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Better Together

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Good Knight, Bad Knight
Tom Knight
Templar Publishing
Summer is over and Bad Knight is about to return to school. Up until now the young knight has hated school  but things look set to change for two reasons. Bad Knight is building a special secret weapon and, his cousin is coming to stay …

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That was the plan; but when said cousin arrives, Bad Knight is in for a surprise; his cousin is GOOD! Indeed much more than good – he’s star pupil in every respect. Disaster! Especially as bad Knight’s status as worst knight in the school is made official and the two are to meet face to face in the end-of-term jousting contest.

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You’ll only need one guess as to the winner of the match, but perhaps what appears overhead as the victor is announced will give Bad Knight another chance to prove himself …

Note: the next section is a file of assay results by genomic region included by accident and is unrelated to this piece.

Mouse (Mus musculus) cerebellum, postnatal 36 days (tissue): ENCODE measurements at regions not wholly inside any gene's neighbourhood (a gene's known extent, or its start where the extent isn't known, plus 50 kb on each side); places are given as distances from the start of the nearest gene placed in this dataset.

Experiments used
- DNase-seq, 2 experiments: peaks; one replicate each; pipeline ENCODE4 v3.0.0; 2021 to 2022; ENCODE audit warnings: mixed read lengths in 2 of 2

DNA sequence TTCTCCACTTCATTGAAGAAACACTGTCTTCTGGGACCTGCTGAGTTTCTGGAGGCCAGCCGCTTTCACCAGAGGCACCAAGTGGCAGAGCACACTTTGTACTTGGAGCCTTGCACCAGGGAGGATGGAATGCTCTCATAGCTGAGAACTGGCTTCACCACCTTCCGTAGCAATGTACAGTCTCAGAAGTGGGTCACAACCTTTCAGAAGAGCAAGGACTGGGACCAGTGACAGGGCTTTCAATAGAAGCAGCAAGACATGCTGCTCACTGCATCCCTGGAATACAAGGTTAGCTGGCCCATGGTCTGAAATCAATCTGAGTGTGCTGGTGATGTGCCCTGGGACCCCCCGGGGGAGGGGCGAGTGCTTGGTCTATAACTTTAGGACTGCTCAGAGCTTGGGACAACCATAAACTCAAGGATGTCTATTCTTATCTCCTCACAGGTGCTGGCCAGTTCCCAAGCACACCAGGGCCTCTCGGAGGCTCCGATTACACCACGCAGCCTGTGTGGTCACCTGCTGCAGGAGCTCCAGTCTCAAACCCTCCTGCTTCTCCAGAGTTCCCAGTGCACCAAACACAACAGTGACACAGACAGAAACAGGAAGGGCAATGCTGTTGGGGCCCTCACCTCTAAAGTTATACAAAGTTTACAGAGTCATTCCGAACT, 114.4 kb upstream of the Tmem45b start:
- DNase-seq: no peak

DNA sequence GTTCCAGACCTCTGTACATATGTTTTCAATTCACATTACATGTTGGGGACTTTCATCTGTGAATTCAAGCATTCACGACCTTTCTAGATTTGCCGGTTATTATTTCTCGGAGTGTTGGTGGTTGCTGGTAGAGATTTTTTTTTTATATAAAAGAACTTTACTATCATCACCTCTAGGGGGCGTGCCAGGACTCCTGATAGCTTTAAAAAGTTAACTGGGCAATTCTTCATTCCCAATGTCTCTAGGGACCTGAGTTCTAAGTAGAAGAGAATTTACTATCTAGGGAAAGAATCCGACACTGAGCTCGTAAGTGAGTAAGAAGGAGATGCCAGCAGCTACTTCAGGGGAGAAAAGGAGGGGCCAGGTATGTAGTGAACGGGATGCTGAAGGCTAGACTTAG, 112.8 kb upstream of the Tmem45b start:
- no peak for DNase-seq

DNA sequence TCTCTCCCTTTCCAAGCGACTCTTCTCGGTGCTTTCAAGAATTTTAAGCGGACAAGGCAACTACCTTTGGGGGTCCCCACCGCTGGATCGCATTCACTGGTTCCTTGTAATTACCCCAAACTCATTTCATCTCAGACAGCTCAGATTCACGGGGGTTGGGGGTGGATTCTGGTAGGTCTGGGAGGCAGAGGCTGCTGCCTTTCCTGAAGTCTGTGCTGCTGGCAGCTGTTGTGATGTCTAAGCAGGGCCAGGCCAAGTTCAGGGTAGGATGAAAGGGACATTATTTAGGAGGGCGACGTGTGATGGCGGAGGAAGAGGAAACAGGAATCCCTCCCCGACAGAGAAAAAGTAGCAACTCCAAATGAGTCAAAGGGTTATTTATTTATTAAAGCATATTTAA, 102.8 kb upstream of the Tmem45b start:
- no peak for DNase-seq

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and put that invention of his to good use.
And perhaps, the two young knights aren’t quite so different: two heads are often better than one after all…

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A crazy tale of folly, fighting, friendship and the odd stink bomb too. Tom Knight’s debut solo picture book will surely find friends among young would-be knights and catapult creators in particular.

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Cool Cat Versus Top Dog
Mike Yamada
Frances Lincoln Children’s Books
Cool Cat and Top Dog are sworn enemies, which is somewhat problematic as they live under the same roof. Top of their list of reasons to fight is Pet Quest, the annual round the town race and nobody has won the trophy other than our two adversaries CC and TD with Top Dog being the cup’s current holder.

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Now the race night is upon them and both parties are determined to win, no matter what. But there’s another contestant – Buck Thumper – who has set his sights on claiming the trophy this year.